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Current Mortgage Market Trends

Posted on December 13, 2010 by Ray Williams (NMLS #216267).
Summit Home Mortgage
“Working with honesty and integrity every step of the way.”
Ray Williams
Branch Manager
Summit Home Mortgage
Office: 303.779.0591 x101
Cell: 720.939.4449
Fax: 303.484.7631
E-Mail:
rwilliams@summit-mortgage.com

Website: www.myonlinemortgage.net
Ray Williams

For the week of Dec 13, 2010 — Vol. 8, Issue 50

Last Week in Review: Are rates going to come back? Here’s a break down of possible scenarios!

Forecast for the Week: Get ready for a busy week. Find out what you should watch.

View: Know someone in college or headed there soon? Watch the video below for tips to avoid unexpected college costs.

Last Week in Review

“Where do we go from here?” That question from Alicia Keys’ song is on the minds of many Americans, as they wonder where home loan rates are headed after the recent negative news for Bonds.

Last week, Congress was busy at work on negotiations to extend the Bush-era tax cuts. That news kept a lid on any improvement for Bonds and home loan rates, due to the prospect of an ever-increasing deficit.

And adding to the troubles for Bonds and home loan rates last week was news that inflation is growing in China… and growing fast. How does that impact us? Remember, it’s a global economy, so Bond prices all over the world worsen on news of inflation, which is bad for home loan rates.

So the big question is: Will home loan rates go back down?

Although rates are still near historic lows, they have been headed up… and indications are that those unbelievably low home loan rates may be behind us. In fact, there are only a few things that would bring back the lows that we saw in early November:

  • If the tax cut package doesn’t get passed, it would be very bad news for the economy and Stock market – but it would help interest rates.
  • If the Fed’s recent round of Quantitative Easing falls on its face and doesn’t meet its mission of creating inflation, boosting Stock prices, lowering unemployment and creating consumer demand – Bond prices could make some gains as the threat of deflation reemerges. But this is a long shot.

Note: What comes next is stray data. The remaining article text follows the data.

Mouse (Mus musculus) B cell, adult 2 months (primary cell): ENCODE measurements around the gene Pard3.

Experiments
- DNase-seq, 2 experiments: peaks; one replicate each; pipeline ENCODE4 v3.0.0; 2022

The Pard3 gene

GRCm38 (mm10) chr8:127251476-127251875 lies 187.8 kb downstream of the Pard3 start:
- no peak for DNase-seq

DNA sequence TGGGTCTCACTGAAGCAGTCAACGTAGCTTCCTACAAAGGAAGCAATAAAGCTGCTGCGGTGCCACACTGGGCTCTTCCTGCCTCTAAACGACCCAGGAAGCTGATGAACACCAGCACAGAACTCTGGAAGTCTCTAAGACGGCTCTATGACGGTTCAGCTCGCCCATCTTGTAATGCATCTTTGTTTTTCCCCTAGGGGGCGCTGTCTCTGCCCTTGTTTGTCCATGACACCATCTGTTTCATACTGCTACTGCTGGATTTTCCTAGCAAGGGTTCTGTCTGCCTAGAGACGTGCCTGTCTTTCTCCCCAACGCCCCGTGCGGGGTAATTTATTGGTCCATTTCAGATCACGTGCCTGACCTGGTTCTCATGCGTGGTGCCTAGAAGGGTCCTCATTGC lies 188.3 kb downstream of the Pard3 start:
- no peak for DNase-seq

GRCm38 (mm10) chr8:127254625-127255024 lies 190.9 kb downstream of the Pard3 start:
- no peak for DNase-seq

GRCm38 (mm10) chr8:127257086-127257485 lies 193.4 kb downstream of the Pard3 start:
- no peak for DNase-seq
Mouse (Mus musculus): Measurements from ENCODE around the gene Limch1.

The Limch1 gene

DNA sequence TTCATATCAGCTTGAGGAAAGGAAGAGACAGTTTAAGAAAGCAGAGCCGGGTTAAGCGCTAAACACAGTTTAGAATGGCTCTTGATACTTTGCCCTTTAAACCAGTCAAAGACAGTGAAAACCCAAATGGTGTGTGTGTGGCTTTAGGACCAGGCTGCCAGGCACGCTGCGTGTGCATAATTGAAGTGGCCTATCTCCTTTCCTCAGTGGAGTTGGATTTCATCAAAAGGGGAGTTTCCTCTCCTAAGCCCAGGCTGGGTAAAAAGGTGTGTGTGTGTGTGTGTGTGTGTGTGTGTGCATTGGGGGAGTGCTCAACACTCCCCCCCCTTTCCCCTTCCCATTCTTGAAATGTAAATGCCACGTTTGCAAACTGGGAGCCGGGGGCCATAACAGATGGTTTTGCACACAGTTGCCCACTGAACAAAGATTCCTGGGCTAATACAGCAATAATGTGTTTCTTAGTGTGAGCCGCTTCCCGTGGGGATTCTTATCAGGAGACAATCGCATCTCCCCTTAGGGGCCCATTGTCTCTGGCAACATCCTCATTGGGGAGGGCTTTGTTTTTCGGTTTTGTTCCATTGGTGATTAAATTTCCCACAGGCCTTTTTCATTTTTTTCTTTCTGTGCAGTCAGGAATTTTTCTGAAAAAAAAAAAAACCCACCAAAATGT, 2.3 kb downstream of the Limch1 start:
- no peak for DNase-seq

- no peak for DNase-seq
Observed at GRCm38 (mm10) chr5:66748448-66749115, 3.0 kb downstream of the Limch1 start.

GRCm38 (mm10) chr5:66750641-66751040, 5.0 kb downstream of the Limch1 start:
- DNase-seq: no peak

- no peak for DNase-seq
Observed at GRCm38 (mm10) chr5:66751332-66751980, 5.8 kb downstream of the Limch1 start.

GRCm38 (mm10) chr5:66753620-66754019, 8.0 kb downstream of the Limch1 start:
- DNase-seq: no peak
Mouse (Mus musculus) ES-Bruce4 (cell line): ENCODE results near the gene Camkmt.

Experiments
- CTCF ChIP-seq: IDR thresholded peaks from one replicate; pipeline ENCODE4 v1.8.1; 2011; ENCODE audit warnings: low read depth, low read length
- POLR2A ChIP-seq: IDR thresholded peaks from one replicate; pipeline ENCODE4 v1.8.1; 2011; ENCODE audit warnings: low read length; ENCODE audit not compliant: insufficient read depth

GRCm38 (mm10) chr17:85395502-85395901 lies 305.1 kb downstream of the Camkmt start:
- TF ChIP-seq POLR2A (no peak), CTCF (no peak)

• If the financial problems in Europe worsen significantly – which would drive investors into the safe haven of the US Bond market – it could help Bond prices, but probably only modestly.

Realistically, the chances of these events happening are unlikely – and in the end, rates may see some brief and fleeting improvements, but many experts believe they will likely continue to creep up over time. And when you include the stimulative action of extending the present tax rates and adding further cuts, it’s tough to see Bonds or home loan rates improving much.

The good news is that home loan rates are still extremely attractive and are still near historic lows for now. If you or someone you know has been thinking about purchasing or refinancing a home, NOW is the time to call or email to get started.

Forecast for the Week

Get ready for a busy week of economic reports and news that could impact home loan rates!

  • We’ll start off Tuesday morning with the Retail Sales report for November, as well as the Fed’s final FOMC Meeting and Policy Statement of the year coming on Wednesday.
  • We’ll also see new inflation reports starting on Tuesday with the Producer Price Index (PPI), which measures inflation at the wholesale level. The very next day, we’ll see the Consumer Price Index (CPI) with a look at inflation on the consumer level. With all of the recent talk over inflation concerns in the future, it will be important to see what these reports reveal – since inflation is the archenemy of Bonds and home loan rates.